The pace and the interest do not flag. The first person narration and the occasionally unusual presentation work very well.
It’s impossible not to have mixed feelings about the central character. She’s the spoiled brat daughter of a very wealthy businessman/politician; she lies, cheats, steals and behaves generally irresponsibly – but she’s bright, funny and fiercely independent. It’s her off-beat liveliness that keeps the narration very readable. Her guilt-ridden death is very moving.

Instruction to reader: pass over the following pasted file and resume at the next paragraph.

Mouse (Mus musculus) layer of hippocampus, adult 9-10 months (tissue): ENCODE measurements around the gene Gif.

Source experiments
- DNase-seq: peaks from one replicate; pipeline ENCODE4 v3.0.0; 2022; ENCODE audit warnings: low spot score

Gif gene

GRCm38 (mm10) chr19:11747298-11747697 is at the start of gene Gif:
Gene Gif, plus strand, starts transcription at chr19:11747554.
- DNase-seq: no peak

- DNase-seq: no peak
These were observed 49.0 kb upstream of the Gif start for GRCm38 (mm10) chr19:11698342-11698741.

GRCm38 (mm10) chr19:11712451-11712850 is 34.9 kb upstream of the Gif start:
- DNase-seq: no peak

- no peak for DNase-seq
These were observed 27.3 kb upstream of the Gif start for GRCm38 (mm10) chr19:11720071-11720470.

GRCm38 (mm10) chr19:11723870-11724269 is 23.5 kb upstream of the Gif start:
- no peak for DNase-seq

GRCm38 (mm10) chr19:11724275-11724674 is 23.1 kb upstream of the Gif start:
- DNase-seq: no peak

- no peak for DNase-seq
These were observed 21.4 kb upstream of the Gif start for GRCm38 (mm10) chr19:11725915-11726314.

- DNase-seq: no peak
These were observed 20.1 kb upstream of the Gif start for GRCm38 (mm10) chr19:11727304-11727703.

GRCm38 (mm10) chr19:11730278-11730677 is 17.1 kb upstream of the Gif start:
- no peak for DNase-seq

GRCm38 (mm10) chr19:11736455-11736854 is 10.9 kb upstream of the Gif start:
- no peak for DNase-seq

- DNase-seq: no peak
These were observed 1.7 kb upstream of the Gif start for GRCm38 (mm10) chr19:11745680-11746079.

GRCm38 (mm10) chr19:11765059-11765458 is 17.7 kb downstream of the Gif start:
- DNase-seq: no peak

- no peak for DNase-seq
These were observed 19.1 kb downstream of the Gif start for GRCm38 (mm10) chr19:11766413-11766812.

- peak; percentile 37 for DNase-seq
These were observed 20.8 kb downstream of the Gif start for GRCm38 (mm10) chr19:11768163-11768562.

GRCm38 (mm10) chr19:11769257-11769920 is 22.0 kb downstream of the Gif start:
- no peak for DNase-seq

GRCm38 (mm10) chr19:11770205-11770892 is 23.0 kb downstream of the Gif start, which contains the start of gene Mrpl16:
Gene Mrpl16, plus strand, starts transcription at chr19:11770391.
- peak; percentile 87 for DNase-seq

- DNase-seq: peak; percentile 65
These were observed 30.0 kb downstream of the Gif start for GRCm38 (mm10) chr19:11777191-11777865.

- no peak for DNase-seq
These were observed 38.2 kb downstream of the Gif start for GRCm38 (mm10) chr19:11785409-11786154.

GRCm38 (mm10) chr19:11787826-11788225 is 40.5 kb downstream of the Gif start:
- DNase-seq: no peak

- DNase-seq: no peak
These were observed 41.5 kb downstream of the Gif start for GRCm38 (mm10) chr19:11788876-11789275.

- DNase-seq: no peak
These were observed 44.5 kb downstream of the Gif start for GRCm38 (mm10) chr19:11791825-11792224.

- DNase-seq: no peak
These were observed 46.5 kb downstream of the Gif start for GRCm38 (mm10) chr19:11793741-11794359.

The tale is set in turbulent political and economic times when being Jewish brought its own problems. It is well-researched with an excellent sense of time and place. The author says that it is based on real events. I’d very much like to read about those events. Have the names been changed to protect the not-so-innocent?
This is a very intelligent piece of fiction that tackles a tricky subject in a most original way. I find it particularly impressive that it’s written by a man who has convincingly got inside the head of a young woman through her late teens and early twenties.
It is only available as an ebook. I bought it for Kindle from Amazon. The Ghost of Mandy Rosental